PT Bumi Resources will continue its push to acquire large mines around the country in a bid to become a local mining giant, and may include China Investment Corp. as a partner after borrowing $1.9 billion from the sovereign wealth fund last month.
“Anything less than $400 million to $500 million wouldn’t make sense to us unless it’s very strategic,” said Nalinkant Rathod, president director of PT Bakrie and Brothers, Bumi’s biggest shareholder.
Bumi and CIC “signed a strategic partnership agreement where we show all of our investments above $75 million to them first,” with potential targets to be discussed with the Chinese fund this month, he said in an interview in Singapore on Thursday.
The $297.5 billion fund bought debt from the Jakarta-based coal producer and is increasing investments in resources companies to gain access to the raw materials it needs to fuel China’s growth. Bumi’s shares rose for the first time in four days on Friday, paring a decline since the Sept. 23 announcement prompted by concerns the deal, which gives CIC a 19 percent return, is too expensive.
The agreement “put Bumi at a high leverage level,” said Winston Sual, who helps manage $233 million at PT Panin Asset Management in Jakarta, which doesn’t include Bumi in its mutual funds. “I don’t see the urgency in getting this debt.”
Bumi has said that $1.7 billion of the funds will be used to refinance debt and the rest as working capital.
In terms of the agreement with CIC, Bumi will first show the Beijing-based fund all its proposed investments above $75 million, Nalinkant said.
“They’re looking for a very safe investment to start with in Indonesia,” he said. “They’ve done a lot of due diligence on Bumi, and they had to sell internally not just Bumi, but Indonesia as a country for their investment. They don’t want to be rejected again like in other places.”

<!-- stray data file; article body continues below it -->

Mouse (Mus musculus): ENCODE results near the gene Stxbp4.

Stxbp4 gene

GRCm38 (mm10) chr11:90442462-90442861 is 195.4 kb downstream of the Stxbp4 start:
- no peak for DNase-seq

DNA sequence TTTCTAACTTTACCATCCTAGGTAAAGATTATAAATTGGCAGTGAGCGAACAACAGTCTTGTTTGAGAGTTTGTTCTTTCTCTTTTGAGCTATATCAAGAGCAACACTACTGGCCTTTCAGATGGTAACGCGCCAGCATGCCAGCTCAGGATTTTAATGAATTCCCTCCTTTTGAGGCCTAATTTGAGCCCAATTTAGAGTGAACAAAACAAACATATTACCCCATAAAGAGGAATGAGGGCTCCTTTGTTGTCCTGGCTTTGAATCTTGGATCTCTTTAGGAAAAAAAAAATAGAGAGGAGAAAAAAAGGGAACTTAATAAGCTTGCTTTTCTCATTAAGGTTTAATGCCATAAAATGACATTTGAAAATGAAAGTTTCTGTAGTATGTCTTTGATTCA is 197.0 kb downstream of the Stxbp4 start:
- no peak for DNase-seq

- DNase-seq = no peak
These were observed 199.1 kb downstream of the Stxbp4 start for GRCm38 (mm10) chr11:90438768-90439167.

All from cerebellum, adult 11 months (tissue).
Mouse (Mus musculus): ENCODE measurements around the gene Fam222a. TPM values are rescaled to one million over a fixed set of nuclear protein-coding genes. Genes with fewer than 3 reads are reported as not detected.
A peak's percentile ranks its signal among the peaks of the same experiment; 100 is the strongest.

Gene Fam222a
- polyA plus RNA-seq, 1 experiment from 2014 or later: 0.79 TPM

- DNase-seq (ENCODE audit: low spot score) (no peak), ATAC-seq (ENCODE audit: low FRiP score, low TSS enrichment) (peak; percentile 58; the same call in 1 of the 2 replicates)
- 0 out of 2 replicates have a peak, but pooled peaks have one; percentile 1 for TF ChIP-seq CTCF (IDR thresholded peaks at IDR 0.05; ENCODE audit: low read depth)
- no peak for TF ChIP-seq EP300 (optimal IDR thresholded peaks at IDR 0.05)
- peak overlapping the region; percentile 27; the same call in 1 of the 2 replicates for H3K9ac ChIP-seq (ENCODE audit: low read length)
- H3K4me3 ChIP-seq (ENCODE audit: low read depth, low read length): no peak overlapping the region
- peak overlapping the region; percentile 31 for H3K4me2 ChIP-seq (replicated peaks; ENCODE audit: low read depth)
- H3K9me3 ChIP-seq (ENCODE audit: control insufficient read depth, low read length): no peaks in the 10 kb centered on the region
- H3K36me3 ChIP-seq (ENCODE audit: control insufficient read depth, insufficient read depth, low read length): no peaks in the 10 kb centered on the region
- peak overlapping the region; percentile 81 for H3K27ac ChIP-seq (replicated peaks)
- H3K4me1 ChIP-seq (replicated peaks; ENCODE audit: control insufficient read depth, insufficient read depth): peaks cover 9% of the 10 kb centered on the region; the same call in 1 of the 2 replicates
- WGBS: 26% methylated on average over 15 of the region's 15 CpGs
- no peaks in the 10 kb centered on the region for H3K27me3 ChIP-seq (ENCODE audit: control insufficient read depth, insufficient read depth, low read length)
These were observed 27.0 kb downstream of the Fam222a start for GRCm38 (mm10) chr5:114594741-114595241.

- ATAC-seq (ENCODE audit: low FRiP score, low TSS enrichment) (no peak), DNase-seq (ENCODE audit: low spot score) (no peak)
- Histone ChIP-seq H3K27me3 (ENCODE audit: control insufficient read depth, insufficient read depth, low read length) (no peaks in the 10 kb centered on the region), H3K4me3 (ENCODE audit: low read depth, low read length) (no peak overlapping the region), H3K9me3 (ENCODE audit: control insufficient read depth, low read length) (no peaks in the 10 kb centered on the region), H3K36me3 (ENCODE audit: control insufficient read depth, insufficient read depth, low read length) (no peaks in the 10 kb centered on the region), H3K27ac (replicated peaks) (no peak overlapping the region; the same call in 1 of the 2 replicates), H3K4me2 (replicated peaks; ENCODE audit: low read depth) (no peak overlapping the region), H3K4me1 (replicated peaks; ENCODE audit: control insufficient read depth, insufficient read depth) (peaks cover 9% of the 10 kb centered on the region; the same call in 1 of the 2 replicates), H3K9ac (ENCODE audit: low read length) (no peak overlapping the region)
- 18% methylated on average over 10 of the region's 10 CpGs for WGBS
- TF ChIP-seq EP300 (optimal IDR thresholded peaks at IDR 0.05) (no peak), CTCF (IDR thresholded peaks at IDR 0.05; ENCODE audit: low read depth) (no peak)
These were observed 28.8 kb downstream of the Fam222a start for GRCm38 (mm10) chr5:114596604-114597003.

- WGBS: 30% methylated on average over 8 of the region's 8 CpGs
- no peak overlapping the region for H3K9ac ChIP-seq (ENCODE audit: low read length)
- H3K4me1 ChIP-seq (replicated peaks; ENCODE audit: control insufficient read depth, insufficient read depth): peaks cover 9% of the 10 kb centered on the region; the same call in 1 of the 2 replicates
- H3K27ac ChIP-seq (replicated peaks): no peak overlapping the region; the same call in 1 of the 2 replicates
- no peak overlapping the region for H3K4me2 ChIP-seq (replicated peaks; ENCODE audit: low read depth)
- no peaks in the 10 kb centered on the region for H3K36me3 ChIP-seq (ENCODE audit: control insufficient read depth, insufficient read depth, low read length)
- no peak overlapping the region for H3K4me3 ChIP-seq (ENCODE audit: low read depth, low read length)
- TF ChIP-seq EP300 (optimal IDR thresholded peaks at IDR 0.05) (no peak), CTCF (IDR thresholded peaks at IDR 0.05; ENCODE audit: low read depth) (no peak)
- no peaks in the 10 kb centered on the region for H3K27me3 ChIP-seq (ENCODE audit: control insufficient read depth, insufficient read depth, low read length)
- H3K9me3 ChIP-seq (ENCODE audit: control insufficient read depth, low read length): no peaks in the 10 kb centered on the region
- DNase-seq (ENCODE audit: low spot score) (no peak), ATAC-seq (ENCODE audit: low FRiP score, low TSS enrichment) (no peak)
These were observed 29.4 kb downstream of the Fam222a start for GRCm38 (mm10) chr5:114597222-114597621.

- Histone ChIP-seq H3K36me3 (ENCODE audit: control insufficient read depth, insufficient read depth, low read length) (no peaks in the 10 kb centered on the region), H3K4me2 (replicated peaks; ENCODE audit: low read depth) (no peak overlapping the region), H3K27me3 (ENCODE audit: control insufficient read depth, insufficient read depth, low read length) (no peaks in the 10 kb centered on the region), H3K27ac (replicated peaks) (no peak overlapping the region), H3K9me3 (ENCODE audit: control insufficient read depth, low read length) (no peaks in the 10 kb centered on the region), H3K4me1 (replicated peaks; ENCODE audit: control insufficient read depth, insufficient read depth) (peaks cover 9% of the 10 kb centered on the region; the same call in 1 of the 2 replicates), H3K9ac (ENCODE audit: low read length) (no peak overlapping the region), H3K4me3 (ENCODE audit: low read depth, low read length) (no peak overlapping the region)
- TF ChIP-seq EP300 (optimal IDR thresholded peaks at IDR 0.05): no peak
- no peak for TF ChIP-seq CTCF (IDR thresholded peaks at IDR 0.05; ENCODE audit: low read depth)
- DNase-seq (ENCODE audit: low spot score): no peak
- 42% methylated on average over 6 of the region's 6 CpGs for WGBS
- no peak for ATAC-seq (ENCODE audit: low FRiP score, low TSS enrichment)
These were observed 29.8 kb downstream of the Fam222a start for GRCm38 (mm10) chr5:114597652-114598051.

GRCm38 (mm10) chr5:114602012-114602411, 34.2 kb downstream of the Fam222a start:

Aluminum and copper producer Chinalco was rebuffed by Melbourne-based Rio Tinto Group, which rejected a $19.5 billion deal in June that would have given the state-controlled Chinese company stakes in some of Rio’s mining projects.
Opposition to Chinese investment helped block Cnooc’s $18.5 billion bid for US oil company Unocal in 2005, while Haier Group lost in the race to buy US appliance maker Maytag in the same year.
Though higher interest costs will hold back Bumi’s earnings in the short term, the funding arrangement and partnership with CIC would finance acquisitions, said Nalinkant, 58, who is also a Bumi director.
“Sometimes you sacrifice immediate profitability for liquidity and future growth,” he said. “We want to be the national mining champion for Indonesia.”
Bumi’s chief financial officer, Andrew Beckham, said the cost of funds from the debt would not be as high as 19 percent as the company would be able to book some tax benefits.
“Investors expecting strong short-term earnings will likely be disappointed,” Daisy Suryo, a Singapore-based analyst at Bank of America’s Merrill Lynch unit, wrote in a note dated Thursday after meeting Bumi. “Interested investors will need to give Bumi the benefit of the doubt — i.e., believe in its ability to achieve lucrative deals.”
The company is already a significant coal producer and plans to mine zinc, copper, lead and gold, Nalinkant said. Bumi is currently looking at “one or two” assets, and BHP Billiton’s Maruwai coal project in Indonesia is “interesting,” said Dileep Srivastava, the company’s head of investor relations, without elaborating on whether it had expressed interest in bidding.
Meanwhile, on Bumi’s share price, Sylvia Darmadji, a coal analyst at PT Ciptadana Sekuritas, said that as long as the stock remained volatile, “retail investors would still trade in Bumi stocks, regardless of the buy-sell ratings.”
Bumi’s share price rating has attracted mixed reviews from several brokerage firms that follow the stock after the company held an analysts-only meeting on Tuesday.
Macquarie Group has downgraded the miner’s stock to “sell,” while Citigroup still rates it a “buy” despite putting a cautious “high risk” warning on the miner. JP Morgan Chase & Co. has kept its neutral rating, while Deutsche Bank Verdhana Indonesia still rates Bumi a sell.